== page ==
Murphy Hicks Henry is well known in the bluegrass community for her banjo playing, her Murphy Method by-ear teaching videos, her book Pretty Good for a Girl: Women in Bluegrass (University of Illinois Press), her long-running General Store column in Bluegrass Unlimited magazine and, in earlier years, her lively performing with the band Red and Murphy & Co.
It was while playing with Red and Murphy & Co. that Murphy honed her considerable skills as a songwriter.
Recently, for her 70th birthday, her son Christopher totally surprised her by masterminding and producing When My Momma Sang to Me: Songs of Murphy Hicks Henry, a CD which features over 30 well-known women in bluegrass playing and singing 23 of Murphy’s original compositions. The project includes early songs like “Riding Around on Saturday Night” and “Grandmother’s Song” as well as later songs like “All of Us Used To Be Skinny” and “Save Me A Square On The Floor.” In between are solid favorites like “Fried Chicken,” “M and M Blues,” and “I Ain’t Domesticated Yet.”
Helping out on this project (and keeping totally mum!) were Rhonda Vincent, Alice Gerrard, AJ Lee, Kristin Scott Benson, Gina Furtado, Cathy Fink, Marcie Marxer, Laura Orshaw, Bronwyn Keith-Hynes, the Price Sisters, daughter Casey Henry, and a host of other women including Murphy’s sisters.
This time on The Children's Hour we learn how everyone can contribute to active scientific research by participating in Community Science with groups like BEMP: the Bosque Ecosystem Monitoring Program.
The Bosque Ecosystem Monitoring Program or BEMP, studies the riparian forest along the Rio Grande in New Mexico as it travels from Colorados Rocky Mountains, down to the Gulf of Mexico in El Paso, Texas. Students in BEMP work with the program as part of their school science curriculum, taking multiple field trips to the bosque to collect data, from counting insects, to measuring leaf litter.
When the kids collect their data, they are participating in community science. In order for scientists to understand as much as possible about our climate, soil health, endangered species, weather, and so much more, they need to get as much information as possible. Members of every community are needed to collect certain kinds of data from wherever they may live. BEMP helps teachers make that effort part of a day at school.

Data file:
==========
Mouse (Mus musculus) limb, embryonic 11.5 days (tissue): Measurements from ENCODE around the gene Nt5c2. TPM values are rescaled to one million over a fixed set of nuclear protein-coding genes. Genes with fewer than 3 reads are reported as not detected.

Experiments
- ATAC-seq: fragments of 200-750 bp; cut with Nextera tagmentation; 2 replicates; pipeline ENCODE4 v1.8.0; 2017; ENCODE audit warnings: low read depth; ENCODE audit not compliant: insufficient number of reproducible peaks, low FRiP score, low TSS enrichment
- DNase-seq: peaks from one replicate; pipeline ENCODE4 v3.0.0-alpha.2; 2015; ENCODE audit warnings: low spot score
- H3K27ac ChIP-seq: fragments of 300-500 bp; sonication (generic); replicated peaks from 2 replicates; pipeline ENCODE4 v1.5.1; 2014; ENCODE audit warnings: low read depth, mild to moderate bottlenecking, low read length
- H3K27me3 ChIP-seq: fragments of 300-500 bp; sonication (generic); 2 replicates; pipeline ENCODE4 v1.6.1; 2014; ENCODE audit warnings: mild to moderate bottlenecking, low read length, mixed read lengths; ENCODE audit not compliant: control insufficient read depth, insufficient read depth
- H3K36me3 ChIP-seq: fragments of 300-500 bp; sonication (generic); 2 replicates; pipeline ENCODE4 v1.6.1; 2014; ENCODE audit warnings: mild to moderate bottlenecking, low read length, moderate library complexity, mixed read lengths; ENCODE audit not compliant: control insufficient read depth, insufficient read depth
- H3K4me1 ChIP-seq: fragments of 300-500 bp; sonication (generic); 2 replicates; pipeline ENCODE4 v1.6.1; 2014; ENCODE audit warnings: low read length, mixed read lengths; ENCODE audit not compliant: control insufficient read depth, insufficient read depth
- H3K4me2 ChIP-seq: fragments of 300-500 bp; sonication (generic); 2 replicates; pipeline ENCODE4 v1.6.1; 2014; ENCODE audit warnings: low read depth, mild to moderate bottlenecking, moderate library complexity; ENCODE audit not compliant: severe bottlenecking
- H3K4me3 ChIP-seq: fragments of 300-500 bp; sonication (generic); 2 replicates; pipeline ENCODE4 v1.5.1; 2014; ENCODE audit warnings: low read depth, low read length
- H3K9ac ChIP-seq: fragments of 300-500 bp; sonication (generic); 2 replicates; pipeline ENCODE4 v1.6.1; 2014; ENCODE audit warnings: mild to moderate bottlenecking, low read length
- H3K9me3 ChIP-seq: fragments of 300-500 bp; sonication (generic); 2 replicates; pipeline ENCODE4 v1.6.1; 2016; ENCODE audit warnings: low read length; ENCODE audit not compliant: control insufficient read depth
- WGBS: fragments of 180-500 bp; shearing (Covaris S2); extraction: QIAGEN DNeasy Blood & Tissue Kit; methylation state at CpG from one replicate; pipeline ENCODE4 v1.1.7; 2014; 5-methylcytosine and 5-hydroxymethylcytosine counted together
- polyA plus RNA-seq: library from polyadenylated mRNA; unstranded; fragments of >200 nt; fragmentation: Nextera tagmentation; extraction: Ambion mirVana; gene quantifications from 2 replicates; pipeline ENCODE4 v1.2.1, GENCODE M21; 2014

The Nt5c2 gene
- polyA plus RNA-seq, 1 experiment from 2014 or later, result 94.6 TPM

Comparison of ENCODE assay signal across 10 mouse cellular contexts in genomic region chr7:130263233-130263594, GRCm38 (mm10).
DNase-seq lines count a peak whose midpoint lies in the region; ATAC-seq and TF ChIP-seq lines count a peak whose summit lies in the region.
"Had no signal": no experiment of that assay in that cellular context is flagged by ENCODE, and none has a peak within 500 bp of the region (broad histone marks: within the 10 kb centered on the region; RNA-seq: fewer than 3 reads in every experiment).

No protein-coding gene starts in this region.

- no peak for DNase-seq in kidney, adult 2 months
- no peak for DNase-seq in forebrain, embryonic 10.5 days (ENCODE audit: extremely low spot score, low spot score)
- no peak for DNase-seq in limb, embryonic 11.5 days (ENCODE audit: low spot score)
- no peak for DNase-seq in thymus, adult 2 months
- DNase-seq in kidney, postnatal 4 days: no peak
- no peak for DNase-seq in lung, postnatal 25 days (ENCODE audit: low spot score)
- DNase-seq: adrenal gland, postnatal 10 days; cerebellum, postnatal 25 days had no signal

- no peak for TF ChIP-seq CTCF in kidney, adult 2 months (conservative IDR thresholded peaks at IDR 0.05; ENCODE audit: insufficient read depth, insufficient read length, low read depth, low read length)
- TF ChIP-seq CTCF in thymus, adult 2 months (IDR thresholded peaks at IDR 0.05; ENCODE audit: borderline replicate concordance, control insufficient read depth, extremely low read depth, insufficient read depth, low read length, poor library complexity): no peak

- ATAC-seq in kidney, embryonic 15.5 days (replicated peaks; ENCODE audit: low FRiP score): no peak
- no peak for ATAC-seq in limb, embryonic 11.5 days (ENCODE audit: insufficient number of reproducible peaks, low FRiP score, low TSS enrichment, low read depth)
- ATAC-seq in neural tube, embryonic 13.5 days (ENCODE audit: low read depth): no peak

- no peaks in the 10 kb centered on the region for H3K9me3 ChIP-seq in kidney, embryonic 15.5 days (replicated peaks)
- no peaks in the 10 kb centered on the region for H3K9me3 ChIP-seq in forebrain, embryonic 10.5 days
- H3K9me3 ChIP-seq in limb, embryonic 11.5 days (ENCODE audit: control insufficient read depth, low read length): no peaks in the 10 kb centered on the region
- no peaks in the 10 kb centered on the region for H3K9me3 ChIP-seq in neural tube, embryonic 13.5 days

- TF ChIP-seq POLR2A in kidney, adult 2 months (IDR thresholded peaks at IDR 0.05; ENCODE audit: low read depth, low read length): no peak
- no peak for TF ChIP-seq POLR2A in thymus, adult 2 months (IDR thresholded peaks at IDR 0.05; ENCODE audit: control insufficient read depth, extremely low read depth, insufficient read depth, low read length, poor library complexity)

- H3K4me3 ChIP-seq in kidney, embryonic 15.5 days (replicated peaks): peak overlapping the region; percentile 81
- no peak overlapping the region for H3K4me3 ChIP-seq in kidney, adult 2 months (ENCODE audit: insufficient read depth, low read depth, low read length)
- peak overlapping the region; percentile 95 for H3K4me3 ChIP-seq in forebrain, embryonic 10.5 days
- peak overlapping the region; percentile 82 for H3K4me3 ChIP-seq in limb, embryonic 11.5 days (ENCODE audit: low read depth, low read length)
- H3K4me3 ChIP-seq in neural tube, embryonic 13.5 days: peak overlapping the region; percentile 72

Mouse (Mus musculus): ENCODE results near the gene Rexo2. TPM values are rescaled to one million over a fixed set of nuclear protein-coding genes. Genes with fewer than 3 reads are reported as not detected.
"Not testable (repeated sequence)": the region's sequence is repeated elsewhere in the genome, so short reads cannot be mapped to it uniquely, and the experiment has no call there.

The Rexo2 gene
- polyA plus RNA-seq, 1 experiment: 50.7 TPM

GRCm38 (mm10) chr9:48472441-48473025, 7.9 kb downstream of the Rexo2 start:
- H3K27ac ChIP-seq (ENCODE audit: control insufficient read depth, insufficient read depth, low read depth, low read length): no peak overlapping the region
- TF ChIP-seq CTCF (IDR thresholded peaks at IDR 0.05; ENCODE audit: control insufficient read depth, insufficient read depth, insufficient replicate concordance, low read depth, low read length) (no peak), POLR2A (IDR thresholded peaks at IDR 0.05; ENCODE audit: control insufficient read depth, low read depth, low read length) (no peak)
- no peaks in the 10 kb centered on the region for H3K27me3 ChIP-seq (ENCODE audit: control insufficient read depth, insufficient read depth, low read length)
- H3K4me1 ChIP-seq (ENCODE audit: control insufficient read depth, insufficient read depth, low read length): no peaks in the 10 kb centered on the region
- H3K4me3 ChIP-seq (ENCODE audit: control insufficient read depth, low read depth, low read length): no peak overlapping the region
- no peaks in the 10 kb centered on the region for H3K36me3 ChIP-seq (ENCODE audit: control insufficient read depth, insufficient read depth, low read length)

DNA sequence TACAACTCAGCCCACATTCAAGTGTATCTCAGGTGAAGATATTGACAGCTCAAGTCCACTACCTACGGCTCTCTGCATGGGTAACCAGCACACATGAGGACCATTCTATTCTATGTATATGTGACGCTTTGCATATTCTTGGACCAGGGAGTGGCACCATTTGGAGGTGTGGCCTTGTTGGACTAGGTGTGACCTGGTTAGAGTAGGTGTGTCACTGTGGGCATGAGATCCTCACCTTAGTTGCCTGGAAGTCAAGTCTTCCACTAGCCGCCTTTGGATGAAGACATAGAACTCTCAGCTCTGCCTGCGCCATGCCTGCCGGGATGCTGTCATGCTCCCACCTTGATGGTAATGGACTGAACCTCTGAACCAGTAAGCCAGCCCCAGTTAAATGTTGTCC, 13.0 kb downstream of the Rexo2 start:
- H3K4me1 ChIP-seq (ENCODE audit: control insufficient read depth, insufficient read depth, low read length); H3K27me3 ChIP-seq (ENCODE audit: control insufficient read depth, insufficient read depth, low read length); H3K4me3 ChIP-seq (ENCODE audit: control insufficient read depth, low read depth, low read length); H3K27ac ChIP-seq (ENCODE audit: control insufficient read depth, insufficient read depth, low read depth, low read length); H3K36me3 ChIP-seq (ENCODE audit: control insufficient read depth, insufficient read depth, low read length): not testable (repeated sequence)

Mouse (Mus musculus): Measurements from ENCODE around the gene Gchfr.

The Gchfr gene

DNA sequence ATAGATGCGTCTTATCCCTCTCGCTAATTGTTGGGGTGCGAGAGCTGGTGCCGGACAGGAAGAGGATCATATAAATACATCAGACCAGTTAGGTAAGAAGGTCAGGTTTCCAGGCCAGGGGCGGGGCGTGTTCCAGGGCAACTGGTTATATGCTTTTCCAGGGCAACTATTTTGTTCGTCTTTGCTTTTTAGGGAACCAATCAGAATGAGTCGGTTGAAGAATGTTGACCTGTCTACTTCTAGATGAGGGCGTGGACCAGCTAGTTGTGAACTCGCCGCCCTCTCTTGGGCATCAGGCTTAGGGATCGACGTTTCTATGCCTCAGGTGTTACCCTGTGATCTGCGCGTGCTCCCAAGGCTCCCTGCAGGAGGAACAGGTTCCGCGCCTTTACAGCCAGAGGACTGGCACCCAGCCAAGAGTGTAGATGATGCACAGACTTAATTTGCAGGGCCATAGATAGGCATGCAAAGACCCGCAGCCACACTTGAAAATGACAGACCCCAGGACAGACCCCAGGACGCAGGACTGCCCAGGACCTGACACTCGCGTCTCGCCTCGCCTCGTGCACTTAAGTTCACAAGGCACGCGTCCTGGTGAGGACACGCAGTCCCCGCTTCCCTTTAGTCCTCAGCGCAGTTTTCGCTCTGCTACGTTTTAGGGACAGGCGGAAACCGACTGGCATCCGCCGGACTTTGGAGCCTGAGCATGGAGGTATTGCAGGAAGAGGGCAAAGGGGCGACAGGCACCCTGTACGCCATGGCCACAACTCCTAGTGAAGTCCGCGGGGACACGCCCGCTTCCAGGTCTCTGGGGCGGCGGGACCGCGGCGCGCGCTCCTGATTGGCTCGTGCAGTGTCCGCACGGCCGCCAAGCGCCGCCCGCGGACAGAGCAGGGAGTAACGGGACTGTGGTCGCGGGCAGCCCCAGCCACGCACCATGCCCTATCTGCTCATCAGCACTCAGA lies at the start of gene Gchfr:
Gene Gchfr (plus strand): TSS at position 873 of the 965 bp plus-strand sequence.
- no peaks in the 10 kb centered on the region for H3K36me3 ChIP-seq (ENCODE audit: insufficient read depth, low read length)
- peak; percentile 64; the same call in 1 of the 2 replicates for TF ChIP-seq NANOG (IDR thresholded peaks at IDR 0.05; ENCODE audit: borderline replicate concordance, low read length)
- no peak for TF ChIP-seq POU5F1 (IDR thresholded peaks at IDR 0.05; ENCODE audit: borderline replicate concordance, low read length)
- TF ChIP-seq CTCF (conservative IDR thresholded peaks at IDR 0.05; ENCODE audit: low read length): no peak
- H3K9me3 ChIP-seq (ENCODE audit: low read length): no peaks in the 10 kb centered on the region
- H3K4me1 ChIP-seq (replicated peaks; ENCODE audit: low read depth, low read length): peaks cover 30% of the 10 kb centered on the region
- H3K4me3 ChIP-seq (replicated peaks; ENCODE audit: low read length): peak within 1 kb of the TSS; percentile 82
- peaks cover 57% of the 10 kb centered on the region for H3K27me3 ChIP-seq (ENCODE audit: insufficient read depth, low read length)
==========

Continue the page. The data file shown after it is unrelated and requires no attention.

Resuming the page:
More than 100,000 New Mexican students have worked directly with BEMP, as of fall 2022.
You can learn a lot more about Community Science in our Learn-Along Guide thats posted above. Press the button and your download will start. This guide meets and cites US National Education Standards, and will expand on what we explored today on the show.
This episode was produced by Katie Stone, our Executive Producer and our Senior Producer, Christina Stella. Our Learn-Along Guides are written by Jonathan Dunski, with help from Lorraine Archibald. Many thanks to Zoe Wadkins-Daniels for providing so many additional resources for us to share with our listeners.
2023 The Children's Hour Inc.
Audio from an April 2023 rally in New York City with homecare workers and their supporters protesting 24-hour shifts paid for only 13 hours, sometimes for days in a row. City Council (now majority women and minority) promised to end this abuse and didn't. They are also getting screwed on a promised wage increase by the state. Speakers in various languages, with translation, include workers, organizers, feminists, former officials, and a tech worker with a similar problem.
WINGS: Women's International News Gathering Service
Happy 82nd birthday to Martin Carthy; the unlikely duo of Venezuelan Larry Bellorín on llanera harp and American Joe Troop on banjo; another new single from Denver Latin-folk-psych combo Kiltro; a set of Afro-reggae and ska; the latest Sahara desert blues from Tinariwen and Bombino; one more song by Baba Commandant & The Mandingo Band who will be at the Get Tight Lounge on Wednesday May 24
Early Spring wildfires cover parts of North America with smoke. Record temperatures roast the Pacific Northwest, again. India and Thailand went into their ninth straight week of unbearable heat, into the mid-40s Celsius, well over 100 degrees Fahrenheit. Thats how it was last week during this decade of climate shift. This week you will hear 3 of my best interviews on wildfires. But first I want to explain why I almost gave up.